Often at regional, coastal and even state fishing regulatory meetings, there is a difference of opinion among the delegates and the public.
That surely was not the mood at the Atlantic States Marine Fisheries Commission public comment-and-question forum Thursday at the Atlantic County Public Library’s Galloway Township branch.
Adam Nowalsky interrupted the public comment when the options for proposed summer flounder restrictions were projected on to screen for all to see. He asked the pertinent and important question:
“Is anybody in this room who will support any of these options?”
The answer from the crowd as one voice was a loud and sustained: Noooooooooooo!
Adam is an eloquent and unrelenting activist for recreational fishers in New Jersey.
He is a state representative on the Mid-Atlantic Fishery Management Council and the Atlantic States Marine Fisheries Commission. He co-hosted the forum with equally active Tom Fote.
Kirby Rootes-Murdy, senior fishery management plan coordinator for the ASMFC, made a presentation before the public open sessions.
GALLOWAY TOWNSHIP — Fishermen packed a public hearing Thursday night to discuss a federal re…
This forum was part of a required public comment period prior to final implementation of summer flounder regulations that could cut the 2017 quota back to up to 40 percent.
The forum was impressive both for the crowd that filled the library meeting room and overflowed outside the doors and the solidarity of opposition to any of the proposed options.
Other observances from fishers who made their statements part of the public record:
John Toth, president of the Jersey Coast Anglers Association: “These regs will make for a lot of pirates.”
Ed Goldman, state RFA rep: “Will not support any options.”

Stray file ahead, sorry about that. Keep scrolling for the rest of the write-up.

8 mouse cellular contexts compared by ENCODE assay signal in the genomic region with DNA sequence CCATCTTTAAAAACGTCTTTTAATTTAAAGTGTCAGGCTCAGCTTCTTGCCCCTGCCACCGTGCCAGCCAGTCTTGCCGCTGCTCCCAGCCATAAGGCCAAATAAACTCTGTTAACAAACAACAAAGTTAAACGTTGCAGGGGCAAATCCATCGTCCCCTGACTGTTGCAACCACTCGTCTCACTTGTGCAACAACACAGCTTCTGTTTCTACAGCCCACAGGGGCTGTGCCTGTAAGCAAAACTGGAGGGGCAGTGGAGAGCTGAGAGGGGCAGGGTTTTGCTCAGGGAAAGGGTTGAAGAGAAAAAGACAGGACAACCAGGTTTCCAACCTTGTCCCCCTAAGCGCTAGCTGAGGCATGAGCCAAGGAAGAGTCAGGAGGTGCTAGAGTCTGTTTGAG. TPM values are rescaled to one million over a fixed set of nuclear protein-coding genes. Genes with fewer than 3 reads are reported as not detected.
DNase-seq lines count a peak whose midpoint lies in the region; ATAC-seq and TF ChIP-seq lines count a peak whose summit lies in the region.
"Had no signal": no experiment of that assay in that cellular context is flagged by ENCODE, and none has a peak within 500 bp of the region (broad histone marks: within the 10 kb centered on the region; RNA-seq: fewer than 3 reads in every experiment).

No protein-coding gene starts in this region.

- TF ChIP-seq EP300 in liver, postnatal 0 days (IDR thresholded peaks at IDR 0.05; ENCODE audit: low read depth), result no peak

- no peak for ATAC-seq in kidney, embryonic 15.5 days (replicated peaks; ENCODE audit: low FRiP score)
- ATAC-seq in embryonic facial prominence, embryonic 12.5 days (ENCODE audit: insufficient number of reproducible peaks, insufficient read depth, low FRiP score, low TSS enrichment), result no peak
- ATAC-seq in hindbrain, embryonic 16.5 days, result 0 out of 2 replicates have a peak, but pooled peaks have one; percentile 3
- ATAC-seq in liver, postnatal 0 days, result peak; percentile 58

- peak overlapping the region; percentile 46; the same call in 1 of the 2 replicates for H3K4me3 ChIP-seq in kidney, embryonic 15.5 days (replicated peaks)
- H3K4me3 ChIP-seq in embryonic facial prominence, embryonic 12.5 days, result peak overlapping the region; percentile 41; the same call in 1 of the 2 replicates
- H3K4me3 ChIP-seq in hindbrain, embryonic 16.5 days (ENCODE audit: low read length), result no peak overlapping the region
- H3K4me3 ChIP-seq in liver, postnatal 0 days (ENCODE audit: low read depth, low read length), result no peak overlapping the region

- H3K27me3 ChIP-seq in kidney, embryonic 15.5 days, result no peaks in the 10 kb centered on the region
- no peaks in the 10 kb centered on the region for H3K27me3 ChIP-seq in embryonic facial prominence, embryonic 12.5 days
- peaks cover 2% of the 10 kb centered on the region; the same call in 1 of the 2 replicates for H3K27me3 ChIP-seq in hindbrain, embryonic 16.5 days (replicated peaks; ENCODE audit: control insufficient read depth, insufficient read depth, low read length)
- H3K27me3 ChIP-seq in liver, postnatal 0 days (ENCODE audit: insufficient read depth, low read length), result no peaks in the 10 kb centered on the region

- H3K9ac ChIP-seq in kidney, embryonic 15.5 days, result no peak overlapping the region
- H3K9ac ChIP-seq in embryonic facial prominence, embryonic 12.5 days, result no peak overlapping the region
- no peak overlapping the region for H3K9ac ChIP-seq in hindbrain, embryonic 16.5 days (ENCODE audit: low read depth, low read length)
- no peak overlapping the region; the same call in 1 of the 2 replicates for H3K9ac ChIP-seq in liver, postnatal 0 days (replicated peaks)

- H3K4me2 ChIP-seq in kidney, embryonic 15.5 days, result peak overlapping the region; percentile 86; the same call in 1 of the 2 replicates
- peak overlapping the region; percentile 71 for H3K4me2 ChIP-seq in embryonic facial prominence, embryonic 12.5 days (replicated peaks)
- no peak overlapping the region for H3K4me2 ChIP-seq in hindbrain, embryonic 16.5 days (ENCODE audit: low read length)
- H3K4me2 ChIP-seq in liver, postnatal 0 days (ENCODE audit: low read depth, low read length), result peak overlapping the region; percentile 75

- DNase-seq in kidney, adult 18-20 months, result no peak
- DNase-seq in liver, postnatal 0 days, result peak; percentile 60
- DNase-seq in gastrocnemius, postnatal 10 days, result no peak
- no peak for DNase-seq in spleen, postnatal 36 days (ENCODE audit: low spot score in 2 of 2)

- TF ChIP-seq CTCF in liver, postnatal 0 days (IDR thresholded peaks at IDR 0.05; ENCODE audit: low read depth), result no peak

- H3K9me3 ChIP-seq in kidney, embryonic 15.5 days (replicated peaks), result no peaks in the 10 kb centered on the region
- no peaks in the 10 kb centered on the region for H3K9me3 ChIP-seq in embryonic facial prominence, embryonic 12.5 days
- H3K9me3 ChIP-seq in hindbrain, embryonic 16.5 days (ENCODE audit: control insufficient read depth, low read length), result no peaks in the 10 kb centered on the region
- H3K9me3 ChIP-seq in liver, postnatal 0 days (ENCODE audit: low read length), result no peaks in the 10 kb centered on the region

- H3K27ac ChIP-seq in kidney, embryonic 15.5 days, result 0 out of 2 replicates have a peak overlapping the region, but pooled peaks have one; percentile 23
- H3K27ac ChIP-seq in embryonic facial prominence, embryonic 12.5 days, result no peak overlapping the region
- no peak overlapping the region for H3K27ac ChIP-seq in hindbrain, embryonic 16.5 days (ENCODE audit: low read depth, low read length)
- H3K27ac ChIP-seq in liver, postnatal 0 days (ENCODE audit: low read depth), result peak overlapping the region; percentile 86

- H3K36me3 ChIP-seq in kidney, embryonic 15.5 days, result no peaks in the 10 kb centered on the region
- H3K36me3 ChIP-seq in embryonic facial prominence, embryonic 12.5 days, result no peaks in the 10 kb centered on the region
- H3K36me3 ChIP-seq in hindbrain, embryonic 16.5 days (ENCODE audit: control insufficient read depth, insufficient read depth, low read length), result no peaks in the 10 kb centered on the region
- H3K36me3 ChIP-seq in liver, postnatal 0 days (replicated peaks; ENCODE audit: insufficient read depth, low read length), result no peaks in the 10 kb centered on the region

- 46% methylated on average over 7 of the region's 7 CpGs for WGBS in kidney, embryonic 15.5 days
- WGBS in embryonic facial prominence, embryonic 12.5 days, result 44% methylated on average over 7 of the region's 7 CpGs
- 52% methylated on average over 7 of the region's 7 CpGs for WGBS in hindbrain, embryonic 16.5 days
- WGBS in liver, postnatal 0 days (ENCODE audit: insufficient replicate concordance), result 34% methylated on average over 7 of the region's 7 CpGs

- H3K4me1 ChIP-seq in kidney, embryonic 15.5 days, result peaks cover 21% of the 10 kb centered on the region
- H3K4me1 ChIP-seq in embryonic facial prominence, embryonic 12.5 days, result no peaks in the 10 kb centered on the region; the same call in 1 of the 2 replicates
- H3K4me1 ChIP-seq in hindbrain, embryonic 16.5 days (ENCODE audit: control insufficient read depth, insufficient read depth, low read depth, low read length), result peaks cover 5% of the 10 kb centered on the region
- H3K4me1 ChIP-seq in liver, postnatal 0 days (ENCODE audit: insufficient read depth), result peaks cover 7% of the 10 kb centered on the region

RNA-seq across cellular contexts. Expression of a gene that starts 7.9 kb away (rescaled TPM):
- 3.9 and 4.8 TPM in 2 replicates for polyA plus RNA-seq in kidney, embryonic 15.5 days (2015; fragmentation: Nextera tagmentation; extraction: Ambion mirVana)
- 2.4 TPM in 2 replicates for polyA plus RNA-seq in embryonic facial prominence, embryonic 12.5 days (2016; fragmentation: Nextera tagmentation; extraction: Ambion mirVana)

Dave Showell, owner Absecon Bay Sportsman Center: “Five options were no good. Status quo not good enough.”
Dave’s status quo reference has to do with the potential of leaving in place the 2016 regs of a five-fish daily possession limit at an 18-inch minimum.
One of the main themes throughout the meeting was frustration that increasing the size of the keeper fish will continue to kill spawning females.
It has been documented the bigger summer flounder in the 18-inch-plus range are females. Another frustration is the science that was employed to determine the catch data used to establish the quotas is flawed.
It is the end of the year, but for a few, it is not the end of fishing.
The public forums will continue for a couple of more weeks.
Anglers can also provide written comment. More information is available at asmfc.org. Click on Public Input.
Public comment will be accepted until 5 p.m. Jan. 19.
Comments can be emailed to email@example.com (subject line: Summer Flounder Draft Addendum XXVIII).
The earlier meeting
Bob Rush, captain and owner of the Starfish fleet in Sea Isle City, is a member of the New Jersey Marine Fisheries Council. A state council meeting preceded the ASMFC meeting, and he made a proposal that turned into a theme throughout both meetings.
The ASMFC forum was the main event, but the state meeting was a strong preliminary bout.
Rush made the motion to keep the status quo of the 2016 regs in place for 2017, and the state council passed it 8-1. Bob made a strong statement: “It is time to draw the line in the sand.”
He also implored fishers to start “yelling and screaming” and calling state politicians. It was answered by strong applause.
Nowalsky and Fote also emphasized that fishers and other members of the public need to get involved by contacting their state and federal legislators.
Indeed, it worked.
Fishing is decent when conditions ease up and allow fishers to take their boats out into the ocean.
A letter sent by Sallie Callahan, president of the Strathmere Fishing and Environmental Club, resulted in a letter from U.S. Rep. Frank LoBiondo, R-2nd, to the Department of Commerce asking for a delay in implementing reduced summer flounder quotas. It also was signed by U.S. Reps. Frank Pallone, D-6th, Tom MacArthur, R-3rd, and U.S. Sens. Robert Menendez and Cory Booker, both D-N.J.
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Mike Shepherd is the retired sports editor of The Press. His column appears Saturdays.